I’ve left diesels out of the mix. Diesel oil as about 10% more expensive than regular gasoline in most places (in some places, it’s more expensive than premium), halving the typical 20 percent fuel economy gain over gasoline. Diesel engines are still dirty, and the durability of the new CR fueled/particulate filtered diesels remains to be seen . . . and there is a significant price premium.

        The jury is also out on the durability of GDI, both respect to the longevity of the HPFP, the longevity of the injectors themselves and the intake valve crud problem.

  • avatar

    A company could really carve a lasting niche if they were known as the place to go if you want CNG vehicles.

    Right now, it doesn’t seem like much incentive, but as the global economy heals over the coming years, $5 a gallon gas is right around the corner in the US.

    Imagine a car company making big trucks and SUVs, and you’re only paying $2 a “gallon” to drive them.

    • 0 avatar
      Chicago Dude

      The gas station down the street from me has a couple CNG pumps to serve the taxi market. 80% of the cars you see at those pumps are Fords. You’ll see a few converted Impalas once in a while, and there is that super rare Civic CNG that I’ve seen once or twice. Honda was stupid to keep that California-only when the midwest has the most extensive CNG fueling infrastructure (anemic as it is).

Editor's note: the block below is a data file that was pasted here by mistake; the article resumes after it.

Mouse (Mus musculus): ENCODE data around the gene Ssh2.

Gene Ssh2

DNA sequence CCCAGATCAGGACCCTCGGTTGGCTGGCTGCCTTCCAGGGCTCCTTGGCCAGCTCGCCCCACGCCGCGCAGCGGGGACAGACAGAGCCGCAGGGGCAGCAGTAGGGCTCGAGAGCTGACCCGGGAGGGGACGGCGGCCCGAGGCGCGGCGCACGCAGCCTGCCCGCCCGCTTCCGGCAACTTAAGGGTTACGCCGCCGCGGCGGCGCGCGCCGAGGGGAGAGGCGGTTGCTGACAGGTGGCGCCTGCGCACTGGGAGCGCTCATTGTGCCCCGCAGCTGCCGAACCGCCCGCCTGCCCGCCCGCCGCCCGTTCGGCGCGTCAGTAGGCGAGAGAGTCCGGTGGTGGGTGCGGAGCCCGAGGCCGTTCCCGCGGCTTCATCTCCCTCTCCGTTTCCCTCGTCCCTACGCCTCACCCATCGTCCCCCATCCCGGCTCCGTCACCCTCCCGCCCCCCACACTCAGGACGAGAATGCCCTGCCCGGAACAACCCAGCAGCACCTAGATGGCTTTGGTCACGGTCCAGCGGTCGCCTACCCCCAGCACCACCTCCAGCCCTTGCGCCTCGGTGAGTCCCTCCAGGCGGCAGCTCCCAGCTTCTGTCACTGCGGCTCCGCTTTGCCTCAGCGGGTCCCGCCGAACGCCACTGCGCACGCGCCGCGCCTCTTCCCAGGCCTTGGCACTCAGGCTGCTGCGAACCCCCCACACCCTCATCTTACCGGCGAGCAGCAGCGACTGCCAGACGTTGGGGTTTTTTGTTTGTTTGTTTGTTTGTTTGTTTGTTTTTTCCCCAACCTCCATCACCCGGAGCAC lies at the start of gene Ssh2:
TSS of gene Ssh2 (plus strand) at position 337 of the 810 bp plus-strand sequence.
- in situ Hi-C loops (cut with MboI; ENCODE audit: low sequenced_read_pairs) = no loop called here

• 0 avatar

      CNG works best in large, fleet vehicles like buses, mail trucks, delivery vans, garbage trucks, etc. Car makers sell products to more than just the ave-joe consumer.

      Big vehicles aren’t hampered with the space requiremnt of CNG like small cars are, and going the fleet route means many vehicles are conveniently fueled with minimal new infrastructure.

      I see that market being the spring board to wider public acceptance and use of CNG.

  • avatar

    One big hurdle is the cost of the CNG tanks. A large composite CNG tank could cost several thousand dollars. In other words, more than a hybrid car’s battery.

    If GM could bring that cost down CNG would be very competitive.

  • avatar
    bumpy ii

    GM’s engine bloat now is nothing compared to what it was around, say, 2004 or so. Still, let’s have a little thought exercise for the gasoline side…

    One 5.7L OHV V8, DI, cam phasing, cylinder deactivation, three trims: iron block tuned for fuel economy and torque; aluminum block tuned for horsepower, and aluminum block supercharged for performance-trim applications.

    One 3.6L OHC V6, DI, dual cam phasing, three trims: one low output for midsize trucks, one high output for premium cars and SUVs, and one turbocharged for performance vehicles and an alternative for large trucks.

    One 2.0L OHC I4, DI, etc.: n/a and turbocharged for midsize cars, trucks, and SUVs

    One 1.3L OHC I4, DI, etc.: n/a and turbocharged for sub- and compact cars and SUVs

  • avatar
    Ron B.

    Dont worry about GM, the Labor government in Australia is pumping money into it’s Holden subsidary every year to keep the votes of a few hundred workers there.

  • avatar
    el scotto

    CNG makes sense and if their is money to made someone brighter than me will figure it out. What if the President signed an Executive Order stating all GSA (government) vehicles had to be CNG vehicles? Imagine a fuel that’s imported from the wilds of American oilfields and shipped by pipeline.Furthermore, why not solar panels on the roofs of all the butt-ugly government buildings?